Exciting Times and Kids Who Stutter             by Connie Dugan

 

Children who stutter may have more trouble with speech during happy and exciting times.   Visits with grandparents, birthday and holiday parties, and other occasions filled with positive stress may trigger more stuttering. There are several things you can do to help your child during these events.

 

If you notice that your child is having a difficult time with speech, set up the situation for minimum amount of talking.  You might work on a puzzle, offer a coloring book, or read a story.

 

One of the most powerful things you can do to promote easier talking is to slow down the pace of conversational turn taking.  If your child asks a question, show your attention through facial expression while waiting a full second to respond.  The dialogue might look like this:

 

Child:       I want to go outside!        Grandpa: ...(1 second)...Great idea.                                                                                                                                                                                                                                     Let’s get our jackets.

 

Children often stutter less or more easily during spontaneous utterances than “demand speech.”   A child is likely to be more disfluent when answering a question

( “What did you see at the zoo?” ) than when she responds to a comment “I hear you went to the zoo….) 

 

Try to limit your wh-questions.  For example, when pointing to a picture in a book, a question like “What do you you call this?” might be replaced by a comment like  This is funny....”  This allows the child to respond at his own pace and use words and sentence structure he can call up easily.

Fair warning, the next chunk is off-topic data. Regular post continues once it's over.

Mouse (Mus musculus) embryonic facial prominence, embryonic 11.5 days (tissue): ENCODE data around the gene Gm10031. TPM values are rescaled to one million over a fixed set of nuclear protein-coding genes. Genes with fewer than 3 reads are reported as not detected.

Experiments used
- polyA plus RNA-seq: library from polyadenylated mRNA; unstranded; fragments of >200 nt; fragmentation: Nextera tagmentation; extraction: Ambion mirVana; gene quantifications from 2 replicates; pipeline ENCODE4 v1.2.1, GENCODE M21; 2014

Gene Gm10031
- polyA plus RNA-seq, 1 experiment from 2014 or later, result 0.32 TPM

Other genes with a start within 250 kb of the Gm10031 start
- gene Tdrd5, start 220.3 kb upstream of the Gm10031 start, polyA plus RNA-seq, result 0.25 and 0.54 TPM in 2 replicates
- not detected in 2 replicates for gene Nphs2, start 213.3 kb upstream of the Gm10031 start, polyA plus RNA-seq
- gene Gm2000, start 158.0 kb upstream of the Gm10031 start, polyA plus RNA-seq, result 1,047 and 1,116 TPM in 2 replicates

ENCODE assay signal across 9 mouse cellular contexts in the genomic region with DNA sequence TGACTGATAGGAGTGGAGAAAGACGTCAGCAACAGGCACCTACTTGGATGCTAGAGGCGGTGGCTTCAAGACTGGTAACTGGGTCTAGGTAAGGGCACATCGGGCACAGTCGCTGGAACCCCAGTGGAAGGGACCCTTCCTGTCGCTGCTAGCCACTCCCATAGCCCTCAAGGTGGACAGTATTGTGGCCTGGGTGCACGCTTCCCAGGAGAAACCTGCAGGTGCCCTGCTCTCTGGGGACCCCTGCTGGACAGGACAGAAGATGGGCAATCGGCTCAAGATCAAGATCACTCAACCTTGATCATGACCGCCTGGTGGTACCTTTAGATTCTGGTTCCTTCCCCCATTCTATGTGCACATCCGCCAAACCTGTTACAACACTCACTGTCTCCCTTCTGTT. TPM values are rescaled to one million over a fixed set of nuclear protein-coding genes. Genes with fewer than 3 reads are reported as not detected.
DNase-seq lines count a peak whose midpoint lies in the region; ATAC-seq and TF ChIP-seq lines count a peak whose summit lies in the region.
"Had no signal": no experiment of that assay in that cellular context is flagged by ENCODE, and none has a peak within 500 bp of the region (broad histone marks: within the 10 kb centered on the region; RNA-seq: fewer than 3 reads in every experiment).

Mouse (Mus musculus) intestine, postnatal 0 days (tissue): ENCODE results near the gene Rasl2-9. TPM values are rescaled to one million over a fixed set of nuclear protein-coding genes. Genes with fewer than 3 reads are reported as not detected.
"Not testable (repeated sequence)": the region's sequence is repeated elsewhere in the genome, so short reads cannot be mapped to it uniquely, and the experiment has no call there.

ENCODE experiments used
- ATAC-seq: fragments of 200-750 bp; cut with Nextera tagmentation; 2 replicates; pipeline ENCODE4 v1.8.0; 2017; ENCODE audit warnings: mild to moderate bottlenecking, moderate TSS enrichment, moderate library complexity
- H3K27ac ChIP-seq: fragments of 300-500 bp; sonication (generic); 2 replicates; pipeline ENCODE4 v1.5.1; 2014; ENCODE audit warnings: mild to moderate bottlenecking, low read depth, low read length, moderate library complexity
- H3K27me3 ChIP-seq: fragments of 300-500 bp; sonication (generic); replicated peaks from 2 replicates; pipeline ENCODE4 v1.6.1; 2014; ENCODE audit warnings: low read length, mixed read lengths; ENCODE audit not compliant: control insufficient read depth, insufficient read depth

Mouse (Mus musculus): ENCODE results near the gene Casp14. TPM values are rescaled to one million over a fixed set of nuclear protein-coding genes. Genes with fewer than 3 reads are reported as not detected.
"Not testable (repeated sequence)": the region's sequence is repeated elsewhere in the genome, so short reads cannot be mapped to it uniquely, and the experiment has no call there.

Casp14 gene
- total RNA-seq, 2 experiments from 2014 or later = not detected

It may be especially stressful for a child to give “command performances” such as reciting a nursery rhyme or the alphabet.

Mentioning that a child knows the alphabet might prompt him to say it spontaneously rather that put him “on the spot.”

There are some things family members should avoid doing.  Don’t tell the child to “Slow down.” This advice does not help and may feel like scolding.  If you want your child to speak more slowly, model speaking more slowly yourself.  Mister Rogers is an example of adult whose communication style facilitates easier talking by a young child.

 

If your preschooler is taking part in the Lidcombe Program of Early Stuttering Intervention (LP) one parent may be coaching this child to change speech.  This parent will have been trained and will be following a carefully organized therapy. Other adults should not be offering the praise or corrections.

 

If a child expresses frustration about getting her words out, it is good to acknowledge it just as you would any other trouble.  You might say something like “It’s okay, you’re just learning to talk.”  Pretending that stuttering is not occurring may communicate to the child that it is so scary even adults cannot mention it.  If your child fell and hurt his knee or had trouble opening a box you would acknowledge it and reassure him.  These same common sense rules apply to stuttering. 

 

The word “stuttering” need not be avoided.  The child probably knows it.  However for little children “bumpy” or “sticky” speech may be more meaningful to the child and more comfortable for you.

 

Children are resilient.  Enjoy your special occasion. Always show you child through words and actions that you care about what he has to say more that how he says it.

 

Constance Dugan is a Board Recognized Specialist in Stuttering and Fluency Disorders.  Her private practice is in Chicago.   

www.conniedugan.com